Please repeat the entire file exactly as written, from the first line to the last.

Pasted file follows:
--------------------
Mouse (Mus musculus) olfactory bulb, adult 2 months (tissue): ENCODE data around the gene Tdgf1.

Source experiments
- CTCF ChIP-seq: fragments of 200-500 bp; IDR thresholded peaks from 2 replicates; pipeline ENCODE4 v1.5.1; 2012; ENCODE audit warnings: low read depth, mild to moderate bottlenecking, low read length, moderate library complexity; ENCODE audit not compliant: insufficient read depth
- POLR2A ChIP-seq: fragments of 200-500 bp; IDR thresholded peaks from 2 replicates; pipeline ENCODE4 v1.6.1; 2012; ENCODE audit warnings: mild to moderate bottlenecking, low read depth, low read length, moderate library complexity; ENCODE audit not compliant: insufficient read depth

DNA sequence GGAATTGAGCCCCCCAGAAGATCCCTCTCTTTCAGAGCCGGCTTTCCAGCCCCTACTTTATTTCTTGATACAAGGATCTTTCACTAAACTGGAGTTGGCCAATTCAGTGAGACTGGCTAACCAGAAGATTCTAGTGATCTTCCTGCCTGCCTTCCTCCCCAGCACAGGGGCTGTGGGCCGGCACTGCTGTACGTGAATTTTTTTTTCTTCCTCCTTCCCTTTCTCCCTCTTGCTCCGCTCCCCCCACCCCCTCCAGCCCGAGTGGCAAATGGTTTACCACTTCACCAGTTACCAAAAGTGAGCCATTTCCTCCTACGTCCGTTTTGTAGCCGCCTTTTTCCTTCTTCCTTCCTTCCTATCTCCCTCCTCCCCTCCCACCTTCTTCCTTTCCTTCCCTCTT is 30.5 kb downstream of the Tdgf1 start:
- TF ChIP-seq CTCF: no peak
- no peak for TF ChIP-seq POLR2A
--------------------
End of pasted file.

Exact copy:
Mouse (Mus musculus) olfactory bulb, adult 2 months (tissue): ENCODE data around the gene Tdgf1.

Source experiments
- CTCF ChIP-seq: fragments of 200-500 bp; IDR thresholded peaks from 2 replicates; pipeline ENCODE4 v1.5.1; 2012; ENCODE audit warnings: low read depth, mild to moderate bottlenecking, low read length, moderate library complexity; ENCODE audit not compliant: insufficient read depth
- POLR2A ChIP-seq: fragments of 200-500 bp; IDR thresholded peaks from 2 replicates; pipeline ENCODE4 v1.6.1; 2012; ENCODE audit warnings: mild to moderate bottlenecking, low read depth, low read length, moderate library complexity; ENCODE audit not compliant: insufficient read depth

DNA sequence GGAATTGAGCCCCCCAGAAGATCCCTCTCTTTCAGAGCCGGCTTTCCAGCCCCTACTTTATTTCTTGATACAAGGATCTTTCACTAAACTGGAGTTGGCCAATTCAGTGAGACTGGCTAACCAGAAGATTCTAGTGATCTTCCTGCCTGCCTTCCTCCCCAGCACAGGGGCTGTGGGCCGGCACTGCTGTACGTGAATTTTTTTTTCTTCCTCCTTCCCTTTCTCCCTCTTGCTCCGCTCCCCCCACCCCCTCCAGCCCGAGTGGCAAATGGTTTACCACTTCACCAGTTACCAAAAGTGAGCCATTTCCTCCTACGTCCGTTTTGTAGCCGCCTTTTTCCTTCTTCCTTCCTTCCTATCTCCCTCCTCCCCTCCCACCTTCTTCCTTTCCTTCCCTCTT is 30.5 kb downstream of the Tdgf1 start:
- TF ChIP-seq CTCF: no peak
- no peak for TF ChIP-seq POLR2A